3. Height of audacity? Couldn’t get close enough for a picture? I know you think you’re doing a piece of service for history, but really you’re a piece of shit.

    Comment by Raleigh — December 11, 2016 @ 10:21 pm

  4. Has anyone ever tested the hair to see if any residual zyklon is on it?

    Comment by Tim — April 6, 2016 @ 2:36 pm

    • Yes, it was tested and positive for hydrogen cyanide (Zyklon B). No surprise. The worst possible thing would have been the shipping of hair full of typhus-carrying lice to textile factories in Germany and other countries. No sensible manager would let hair packages leave the camp before being thoroughly deloused.

      Comment by hermie — May 27, 2017 @ 6:52 am

  5. Zyklon b was used to kill typhoid in the camps the hair samples are hair that hasn’t been combed daily (DREADLOCKS!!) as a perfect example! facts are facts and while these dreadlocks may have been exposed to Zyklon b it had ZILCH to do with hair quality for if that was so they wouldn’t have been able to sell it at top dollar. NOTHING MORE THAN ZIONIST PROPAGANDA ! to the intelligentsia!

    Comment by tommy c — March 5, 2016 @ 3:12 pm

  6. I don’t understand the significance of the symmetrical buildings. Why would symmetry offend the Jews, or anyone?

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  10. Hope split ends weren’t present. Nobody would want that

    Comment by Tim — April 23, 2015 @ 8:42 am

    • “split ends” were common in those days; this was an indication of ill health, back in the days when poor people in America did not have enough nutritious food. The Jews were richer than the lowly goyim, and I doubt that any of them had “split ends.” People today probably don’t know what “split ends” are.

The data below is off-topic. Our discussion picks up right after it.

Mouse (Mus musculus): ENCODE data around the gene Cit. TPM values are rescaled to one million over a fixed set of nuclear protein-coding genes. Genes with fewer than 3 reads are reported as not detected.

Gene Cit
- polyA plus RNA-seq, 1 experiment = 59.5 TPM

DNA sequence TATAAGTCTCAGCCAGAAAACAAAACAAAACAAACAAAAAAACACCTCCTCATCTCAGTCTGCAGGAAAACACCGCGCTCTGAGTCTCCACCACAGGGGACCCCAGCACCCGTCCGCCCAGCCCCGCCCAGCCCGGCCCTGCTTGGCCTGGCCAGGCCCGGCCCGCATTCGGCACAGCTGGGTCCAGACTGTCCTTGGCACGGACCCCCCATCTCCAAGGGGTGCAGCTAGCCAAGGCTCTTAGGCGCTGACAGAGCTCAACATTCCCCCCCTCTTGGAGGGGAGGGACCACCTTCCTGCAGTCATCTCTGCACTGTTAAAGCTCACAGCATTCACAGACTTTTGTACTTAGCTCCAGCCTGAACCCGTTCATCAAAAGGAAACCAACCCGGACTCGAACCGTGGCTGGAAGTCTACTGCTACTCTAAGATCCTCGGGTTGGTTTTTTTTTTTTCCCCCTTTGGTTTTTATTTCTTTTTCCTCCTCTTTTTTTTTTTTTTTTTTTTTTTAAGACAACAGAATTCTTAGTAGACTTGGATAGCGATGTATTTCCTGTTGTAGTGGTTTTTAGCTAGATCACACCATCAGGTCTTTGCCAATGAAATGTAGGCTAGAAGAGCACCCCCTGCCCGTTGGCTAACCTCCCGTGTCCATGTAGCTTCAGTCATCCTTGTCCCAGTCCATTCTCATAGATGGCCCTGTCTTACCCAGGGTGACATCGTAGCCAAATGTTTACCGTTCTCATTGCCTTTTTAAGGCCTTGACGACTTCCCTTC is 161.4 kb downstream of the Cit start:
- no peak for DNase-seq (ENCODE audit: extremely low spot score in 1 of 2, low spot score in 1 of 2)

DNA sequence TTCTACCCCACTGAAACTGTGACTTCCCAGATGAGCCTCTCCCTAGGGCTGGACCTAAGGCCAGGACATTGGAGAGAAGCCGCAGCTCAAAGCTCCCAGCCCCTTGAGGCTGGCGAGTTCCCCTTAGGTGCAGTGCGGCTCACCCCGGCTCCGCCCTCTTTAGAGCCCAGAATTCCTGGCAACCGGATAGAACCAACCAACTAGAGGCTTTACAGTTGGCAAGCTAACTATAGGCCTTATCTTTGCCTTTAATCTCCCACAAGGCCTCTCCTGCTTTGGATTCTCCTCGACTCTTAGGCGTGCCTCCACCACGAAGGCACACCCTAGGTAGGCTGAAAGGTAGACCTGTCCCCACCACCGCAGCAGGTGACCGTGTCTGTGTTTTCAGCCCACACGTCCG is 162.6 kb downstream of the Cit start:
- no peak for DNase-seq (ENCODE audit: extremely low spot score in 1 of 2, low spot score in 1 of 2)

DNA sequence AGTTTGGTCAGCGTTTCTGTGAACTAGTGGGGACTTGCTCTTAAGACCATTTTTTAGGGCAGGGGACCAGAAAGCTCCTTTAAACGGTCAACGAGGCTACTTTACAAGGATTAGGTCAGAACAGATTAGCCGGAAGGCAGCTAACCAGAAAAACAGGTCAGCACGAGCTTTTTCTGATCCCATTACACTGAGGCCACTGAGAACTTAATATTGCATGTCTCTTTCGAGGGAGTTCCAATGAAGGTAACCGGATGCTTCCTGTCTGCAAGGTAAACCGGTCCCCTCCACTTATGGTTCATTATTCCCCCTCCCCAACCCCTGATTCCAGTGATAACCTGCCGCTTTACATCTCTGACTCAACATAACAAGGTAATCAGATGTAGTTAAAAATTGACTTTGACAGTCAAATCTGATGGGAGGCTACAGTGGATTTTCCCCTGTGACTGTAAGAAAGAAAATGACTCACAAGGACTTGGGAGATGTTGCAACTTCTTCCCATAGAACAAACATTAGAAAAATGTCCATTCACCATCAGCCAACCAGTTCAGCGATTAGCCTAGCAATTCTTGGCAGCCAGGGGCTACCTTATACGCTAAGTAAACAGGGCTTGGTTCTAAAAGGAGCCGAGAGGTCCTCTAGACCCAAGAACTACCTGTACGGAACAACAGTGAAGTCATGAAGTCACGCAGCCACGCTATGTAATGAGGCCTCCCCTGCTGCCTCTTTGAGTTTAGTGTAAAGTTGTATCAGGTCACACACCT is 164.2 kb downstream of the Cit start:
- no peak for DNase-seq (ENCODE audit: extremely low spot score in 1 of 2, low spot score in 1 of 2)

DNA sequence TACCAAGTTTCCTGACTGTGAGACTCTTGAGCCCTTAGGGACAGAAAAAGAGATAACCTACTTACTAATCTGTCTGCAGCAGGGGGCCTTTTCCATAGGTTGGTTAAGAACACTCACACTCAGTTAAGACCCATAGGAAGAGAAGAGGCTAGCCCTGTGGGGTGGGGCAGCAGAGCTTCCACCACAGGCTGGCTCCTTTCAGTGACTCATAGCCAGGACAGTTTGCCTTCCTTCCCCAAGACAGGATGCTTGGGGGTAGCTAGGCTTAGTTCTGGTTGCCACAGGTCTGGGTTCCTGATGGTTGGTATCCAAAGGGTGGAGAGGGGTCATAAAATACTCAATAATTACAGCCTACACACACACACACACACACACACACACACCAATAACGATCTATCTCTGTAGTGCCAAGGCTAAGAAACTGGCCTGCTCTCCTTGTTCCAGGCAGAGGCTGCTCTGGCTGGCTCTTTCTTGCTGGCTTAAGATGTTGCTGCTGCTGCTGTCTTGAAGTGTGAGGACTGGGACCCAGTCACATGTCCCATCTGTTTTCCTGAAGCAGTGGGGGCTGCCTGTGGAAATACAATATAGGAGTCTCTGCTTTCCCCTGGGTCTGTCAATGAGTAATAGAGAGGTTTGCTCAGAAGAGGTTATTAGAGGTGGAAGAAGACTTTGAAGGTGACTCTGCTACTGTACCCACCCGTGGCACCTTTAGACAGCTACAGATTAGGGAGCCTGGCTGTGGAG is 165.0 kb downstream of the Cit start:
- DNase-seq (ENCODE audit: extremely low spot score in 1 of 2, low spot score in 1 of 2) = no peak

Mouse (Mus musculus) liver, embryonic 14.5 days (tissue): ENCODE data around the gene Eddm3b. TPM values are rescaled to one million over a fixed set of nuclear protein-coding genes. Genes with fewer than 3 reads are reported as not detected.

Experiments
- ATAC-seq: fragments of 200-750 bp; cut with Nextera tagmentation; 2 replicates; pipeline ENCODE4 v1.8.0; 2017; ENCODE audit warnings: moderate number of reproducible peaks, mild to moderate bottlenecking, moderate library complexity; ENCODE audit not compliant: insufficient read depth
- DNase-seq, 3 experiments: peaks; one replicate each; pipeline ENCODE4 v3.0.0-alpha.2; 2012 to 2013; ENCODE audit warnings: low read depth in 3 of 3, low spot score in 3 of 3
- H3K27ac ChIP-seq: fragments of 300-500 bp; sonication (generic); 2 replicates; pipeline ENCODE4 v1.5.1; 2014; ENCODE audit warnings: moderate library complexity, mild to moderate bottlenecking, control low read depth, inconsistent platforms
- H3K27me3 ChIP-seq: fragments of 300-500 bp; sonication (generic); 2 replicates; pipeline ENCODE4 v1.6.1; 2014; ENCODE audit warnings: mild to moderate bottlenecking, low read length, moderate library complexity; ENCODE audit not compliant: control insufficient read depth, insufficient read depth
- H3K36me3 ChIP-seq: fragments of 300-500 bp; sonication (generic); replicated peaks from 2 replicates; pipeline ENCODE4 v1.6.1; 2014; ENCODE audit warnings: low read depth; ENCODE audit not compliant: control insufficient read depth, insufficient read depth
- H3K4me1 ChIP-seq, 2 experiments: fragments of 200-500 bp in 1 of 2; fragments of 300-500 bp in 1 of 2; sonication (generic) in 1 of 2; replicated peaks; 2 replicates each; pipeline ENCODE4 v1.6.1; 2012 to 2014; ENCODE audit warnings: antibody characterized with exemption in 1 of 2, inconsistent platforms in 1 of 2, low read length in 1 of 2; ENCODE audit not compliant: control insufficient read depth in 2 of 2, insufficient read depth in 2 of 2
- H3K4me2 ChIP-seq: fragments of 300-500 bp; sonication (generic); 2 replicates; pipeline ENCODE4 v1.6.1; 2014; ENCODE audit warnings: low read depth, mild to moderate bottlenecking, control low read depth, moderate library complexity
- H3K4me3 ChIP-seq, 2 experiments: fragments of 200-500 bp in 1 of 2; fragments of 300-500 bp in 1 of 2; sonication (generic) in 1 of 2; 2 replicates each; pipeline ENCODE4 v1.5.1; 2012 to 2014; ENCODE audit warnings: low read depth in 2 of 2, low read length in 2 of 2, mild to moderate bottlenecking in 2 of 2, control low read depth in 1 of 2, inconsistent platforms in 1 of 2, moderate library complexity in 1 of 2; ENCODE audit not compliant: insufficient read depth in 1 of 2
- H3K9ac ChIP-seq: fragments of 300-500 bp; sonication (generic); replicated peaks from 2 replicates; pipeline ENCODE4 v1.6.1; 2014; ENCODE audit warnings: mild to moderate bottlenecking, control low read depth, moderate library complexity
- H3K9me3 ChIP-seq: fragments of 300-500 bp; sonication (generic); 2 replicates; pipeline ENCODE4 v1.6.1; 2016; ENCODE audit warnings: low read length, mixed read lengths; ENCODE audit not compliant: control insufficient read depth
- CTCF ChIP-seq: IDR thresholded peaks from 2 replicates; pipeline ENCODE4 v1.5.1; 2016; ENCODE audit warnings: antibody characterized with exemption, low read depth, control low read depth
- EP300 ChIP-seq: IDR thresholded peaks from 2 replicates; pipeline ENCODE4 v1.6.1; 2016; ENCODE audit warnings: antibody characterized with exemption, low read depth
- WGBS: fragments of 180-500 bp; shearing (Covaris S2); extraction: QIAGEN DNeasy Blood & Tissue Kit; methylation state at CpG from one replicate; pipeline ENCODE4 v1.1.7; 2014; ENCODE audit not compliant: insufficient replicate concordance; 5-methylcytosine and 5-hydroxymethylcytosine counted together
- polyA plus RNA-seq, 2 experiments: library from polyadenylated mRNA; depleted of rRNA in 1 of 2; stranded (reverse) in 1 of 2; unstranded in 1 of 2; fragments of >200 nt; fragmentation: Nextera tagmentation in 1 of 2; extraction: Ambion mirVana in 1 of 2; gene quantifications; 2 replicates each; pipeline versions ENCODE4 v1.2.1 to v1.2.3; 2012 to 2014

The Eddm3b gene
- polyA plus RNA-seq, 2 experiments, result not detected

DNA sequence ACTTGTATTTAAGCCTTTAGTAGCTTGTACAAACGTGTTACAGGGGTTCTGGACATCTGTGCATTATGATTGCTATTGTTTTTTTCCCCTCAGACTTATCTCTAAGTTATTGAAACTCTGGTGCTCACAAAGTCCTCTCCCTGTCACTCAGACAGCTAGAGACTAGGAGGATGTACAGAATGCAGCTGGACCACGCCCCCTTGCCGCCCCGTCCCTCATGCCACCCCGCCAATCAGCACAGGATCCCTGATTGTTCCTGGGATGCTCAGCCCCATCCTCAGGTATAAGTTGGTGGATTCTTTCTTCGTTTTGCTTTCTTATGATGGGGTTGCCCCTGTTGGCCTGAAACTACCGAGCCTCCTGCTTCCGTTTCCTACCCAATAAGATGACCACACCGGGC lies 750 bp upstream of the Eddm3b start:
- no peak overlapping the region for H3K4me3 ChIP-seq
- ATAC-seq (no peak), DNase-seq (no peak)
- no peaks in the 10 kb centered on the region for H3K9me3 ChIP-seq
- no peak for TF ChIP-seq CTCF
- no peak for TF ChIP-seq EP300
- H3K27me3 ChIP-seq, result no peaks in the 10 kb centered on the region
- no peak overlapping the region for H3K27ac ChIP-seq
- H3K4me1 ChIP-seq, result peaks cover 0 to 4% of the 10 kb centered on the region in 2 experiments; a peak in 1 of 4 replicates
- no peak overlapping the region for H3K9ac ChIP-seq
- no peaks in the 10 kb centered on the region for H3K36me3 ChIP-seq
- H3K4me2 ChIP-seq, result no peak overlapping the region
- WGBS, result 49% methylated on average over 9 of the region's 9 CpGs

Comment by furtherglory — April 23, 2015 @ 10:00 am

      • There is one other thing here that don’t make much sense. This idiot tells the kids their great grandparents could’ve worn wigs made from the camp inmates hair. As the war went on,I don’t think too many women worried about their hair.

        Comment by Tim — April 23, 2015 @ 10:51 am

  11. Mattogno quotes an SS order (Glücks, 06.08.42) for collecting prisoner’s hair in his new book:

    “The head of the SS Economic and Administrative Main Office, SS-Obergruppenführer Pohl, has ordered on request that clipped human hair accruing from all concentration camps (KL) be submitted for reutilization. Human hair will be processed to industrial felts and spun to yarns. […] Therefore it is ordered that the accruing hair of female inmates is stored after disinfection. Clipped hair of male inmates can be put to reuse only by a length of at least 20 mm.”


    Comment by The Black Rabbit of Inlé — October 15, 2013 @ 1:22 pm

    • Note that “hair of female inmates is stored after disinfection.” The hair in the glass case at Auschwitz has obviously been disinfected with Zyklon-B. However, the hair is claimed to be the hair of prisoners who were gassed, since it has obviously been disinfected with Zyklon-B.

      Comment by furtherglory — October 15, 2013 @ 1:51 pm

      • disinfect means to clean to get rid of the harmful substances. So they get the Zyklon- B off the hair, though the immediate effects on hair may remain

        Comment by bob milton — December 1, 2013 @ 4:53 am